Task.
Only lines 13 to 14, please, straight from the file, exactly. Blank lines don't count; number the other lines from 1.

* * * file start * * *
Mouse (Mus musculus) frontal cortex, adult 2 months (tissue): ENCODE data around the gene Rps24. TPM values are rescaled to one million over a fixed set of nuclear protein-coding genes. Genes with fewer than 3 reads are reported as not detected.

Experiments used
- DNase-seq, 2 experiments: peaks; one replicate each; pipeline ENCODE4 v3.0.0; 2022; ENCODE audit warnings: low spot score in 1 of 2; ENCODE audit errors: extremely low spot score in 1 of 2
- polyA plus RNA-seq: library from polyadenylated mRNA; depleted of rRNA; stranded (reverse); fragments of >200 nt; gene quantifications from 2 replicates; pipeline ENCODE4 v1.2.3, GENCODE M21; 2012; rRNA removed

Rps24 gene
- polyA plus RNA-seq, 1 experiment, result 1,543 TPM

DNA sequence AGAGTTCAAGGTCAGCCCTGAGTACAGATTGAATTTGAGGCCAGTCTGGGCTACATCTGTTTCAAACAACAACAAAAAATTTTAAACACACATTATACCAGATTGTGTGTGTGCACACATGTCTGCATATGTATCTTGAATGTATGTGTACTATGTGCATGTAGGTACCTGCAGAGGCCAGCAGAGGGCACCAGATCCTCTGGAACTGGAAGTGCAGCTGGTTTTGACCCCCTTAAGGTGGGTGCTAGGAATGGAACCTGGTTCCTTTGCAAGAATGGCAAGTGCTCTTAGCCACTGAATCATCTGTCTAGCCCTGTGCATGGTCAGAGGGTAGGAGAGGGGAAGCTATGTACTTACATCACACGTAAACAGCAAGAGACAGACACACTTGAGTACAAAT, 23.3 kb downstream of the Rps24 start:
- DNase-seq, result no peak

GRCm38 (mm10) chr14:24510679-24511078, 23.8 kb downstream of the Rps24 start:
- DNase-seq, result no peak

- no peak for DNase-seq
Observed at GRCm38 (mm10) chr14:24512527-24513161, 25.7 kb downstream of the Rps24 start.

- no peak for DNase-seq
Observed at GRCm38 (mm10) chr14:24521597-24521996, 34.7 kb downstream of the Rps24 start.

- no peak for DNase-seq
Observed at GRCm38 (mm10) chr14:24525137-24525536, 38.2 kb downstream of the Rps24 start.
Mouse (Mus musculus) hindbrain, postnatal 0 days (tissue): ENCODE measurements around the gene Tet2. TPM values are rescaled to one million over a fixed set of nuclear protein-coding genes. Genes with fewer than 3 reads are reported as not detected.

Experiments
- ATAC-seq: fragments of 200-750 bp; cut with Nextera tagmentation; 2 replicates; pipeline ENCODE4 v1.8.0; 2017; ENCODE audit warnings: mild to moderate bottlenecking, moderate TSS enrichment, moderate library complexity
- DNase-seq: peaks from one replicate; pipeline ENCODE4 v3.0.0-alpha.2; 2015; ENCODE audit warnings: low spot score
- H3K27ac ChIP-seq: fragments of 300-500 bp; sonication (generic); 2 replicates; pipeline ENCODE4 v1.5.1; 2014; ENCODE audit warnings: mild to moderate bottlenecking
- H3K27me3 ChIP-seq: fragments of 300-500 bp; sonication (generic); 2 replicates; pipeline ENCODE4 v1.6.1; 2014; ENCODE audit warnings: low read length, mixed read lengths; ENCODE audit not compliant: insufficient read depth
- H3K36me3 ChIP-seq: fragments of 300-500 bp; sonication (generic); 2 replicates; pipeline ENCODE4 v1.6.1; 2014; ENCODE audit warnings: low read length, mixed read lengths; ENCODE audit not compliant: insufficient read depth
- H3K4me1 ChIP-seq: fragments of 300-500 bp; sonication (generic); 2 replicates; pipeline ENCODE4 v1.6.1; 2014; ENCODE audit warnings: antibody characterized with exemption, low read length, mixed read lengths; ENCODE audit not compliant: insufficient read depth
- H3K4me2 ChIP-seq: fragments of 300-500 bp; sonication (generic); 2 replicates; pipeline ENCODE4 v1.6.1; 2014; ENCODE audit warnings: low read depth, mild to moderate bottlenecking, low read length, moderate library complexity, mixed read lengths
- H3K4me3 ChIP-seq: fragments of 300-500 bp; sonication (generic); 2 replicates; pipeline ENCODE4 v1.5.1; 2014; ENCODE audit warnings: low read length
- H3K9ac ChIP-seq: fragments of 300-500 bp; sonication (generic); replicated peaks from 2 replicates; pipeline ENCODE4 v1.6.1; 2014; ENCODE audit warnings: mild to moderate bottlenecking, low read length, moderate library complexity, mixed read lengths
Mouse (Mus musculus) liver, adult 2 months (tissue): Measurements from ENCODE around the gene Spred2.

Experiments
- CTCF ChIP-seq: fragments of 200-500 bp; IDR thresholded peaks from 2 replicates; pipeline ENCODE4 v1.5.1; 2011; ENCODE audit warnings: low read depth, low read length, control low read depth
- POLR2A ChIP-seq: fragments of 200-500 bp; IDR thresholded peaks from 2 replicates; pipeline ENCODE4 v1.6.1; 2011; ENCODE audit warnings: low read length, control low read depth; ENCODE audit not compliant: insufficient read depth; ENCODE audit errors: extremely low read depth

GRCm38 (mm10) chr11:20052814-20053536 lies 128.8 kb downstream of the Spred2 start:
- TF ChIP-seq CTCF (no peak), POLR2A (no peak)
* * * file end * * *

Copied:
- no peak for DNase-seq
Observed at GRCm38 (mm10) chr14:24521597-24521996, 34.7 kb downstream of the Rps24 start.